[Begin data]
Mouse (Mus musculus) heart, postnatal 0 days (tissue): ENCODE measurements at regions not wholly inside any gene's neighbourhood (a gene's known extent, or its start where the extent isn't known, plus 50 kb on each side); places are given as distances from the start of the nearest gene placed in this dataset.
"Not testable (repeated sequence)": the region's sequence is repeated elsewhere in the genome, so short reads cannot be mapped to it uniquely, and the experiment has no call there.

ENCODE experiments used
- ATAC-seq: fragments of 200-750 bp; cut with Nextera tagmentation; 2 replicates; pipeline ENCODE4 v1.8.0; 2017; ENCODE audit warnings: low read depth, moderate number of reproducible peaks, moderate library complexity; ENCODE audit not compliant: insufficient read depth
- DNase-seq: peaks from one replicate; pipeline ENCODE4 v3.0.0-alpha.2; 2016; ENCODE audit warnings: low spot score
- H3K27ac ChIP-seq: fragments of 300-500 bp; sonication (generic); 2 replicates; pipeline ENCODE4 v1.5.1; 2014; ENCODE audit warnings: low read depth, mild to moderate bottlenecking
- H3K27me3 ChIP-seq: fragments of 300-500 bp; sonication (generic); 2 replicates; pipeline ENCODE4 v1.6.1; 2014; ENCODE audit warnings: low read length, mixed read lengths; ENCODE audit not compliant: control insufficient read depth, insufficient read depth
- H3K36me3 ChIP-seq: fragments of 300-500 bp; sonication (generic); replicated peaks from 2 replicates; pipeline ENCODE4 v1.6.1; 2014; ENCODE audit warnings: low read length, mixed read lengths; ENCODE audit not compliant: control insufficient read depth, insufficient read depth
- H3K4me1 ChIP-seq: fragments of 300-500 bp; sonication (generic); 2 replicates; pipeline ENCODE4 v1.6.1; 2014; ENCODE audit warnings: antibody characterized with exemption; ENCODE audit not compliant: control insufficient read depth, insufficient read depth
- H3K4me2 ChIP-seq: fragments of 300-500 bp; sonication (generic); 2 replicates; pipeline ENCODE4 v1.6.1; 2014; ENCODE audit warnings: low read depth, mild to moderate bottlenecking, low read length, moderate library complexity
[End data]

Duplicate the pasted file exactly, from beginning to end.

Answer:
Mouse (Mus musculus) heart, postnatal 0 days (tissue): ENCODE measurements at regions not wholly inside any gene's neighbourhood (a gene's known extent, or its start where the extent isn't known, plus 50 kb on each side); places are given as distances from the start of the nearest gene placed in this dataset.
"Not testable (repeated sequence)": the region's sequence is repeated elsewhere in the genome, so short reads cannot be mapped to it uniquely, and the experiment has no call there.

ENCODE experiments used
- ATAC-seq: fragments of 200-750 bp; cut with Nextera tagmentation; 2 replicates; pipeline ENCODE4 v1.8.0; 2017; ENCODE audit warnings: low read depth, moderate number of reproducible peaks, moderate library complexity; ENCODE audit not compliant: insufficient read depth
- DNase-seq: peaks from one replicate; pipeline ENCODE4 v3.0.0-alpha.2; 2016; ENCODE audit warnings: low spot score
- H3K27ac ChIP-seq: fragments of 300-500 bp; sonication (generic); 2 replicates; pipeline ENCODE4 v1.5.1; 2014; ENCODE audit warnings: low read depth, mild to moderate bottlenecking
- H3K27me3 ChIP-seq: fragments of 300-500 bp; sonication (generic); 2 replicates; pipeline ENCODE4 v1.6.1; 2014; ENCODE audit warnings: low read length, mixed read lengths; ENCODE audit not compliant: control insufficient read depth, insufficient read depth
- H3K36me3 ChIP-seq: fragments of 300-500 bp; sonication (generic); replicated peaks from 2 replicates; pipeline ENCODE4 v1.6.1; 2014; ENCODE audit warnings: low read length, mixed read lengths; ENCODE audit not compliant: control insufficient read depth, insufficient read depth
- H3K4me1 ChIP-seq: fragments of 300-500 bp; sonication (generic); 2 replicates; pipeline ENCODE4 v1.6.1; 2014; ENCODE audit warnings: antibody characterized with exemption; ENCODE audit not compliant: control insufficient read depth, insufficient read depth
- H3K4me2 ChIP-seq: fragments of 300-500 bp; sonication (generic); 2 replicates; pipeline ENCODE4 v1.6.1; 2014; ENCODE audit warnings: low read depth, mild to moderate bottlenecking, low read length, moderate library complexity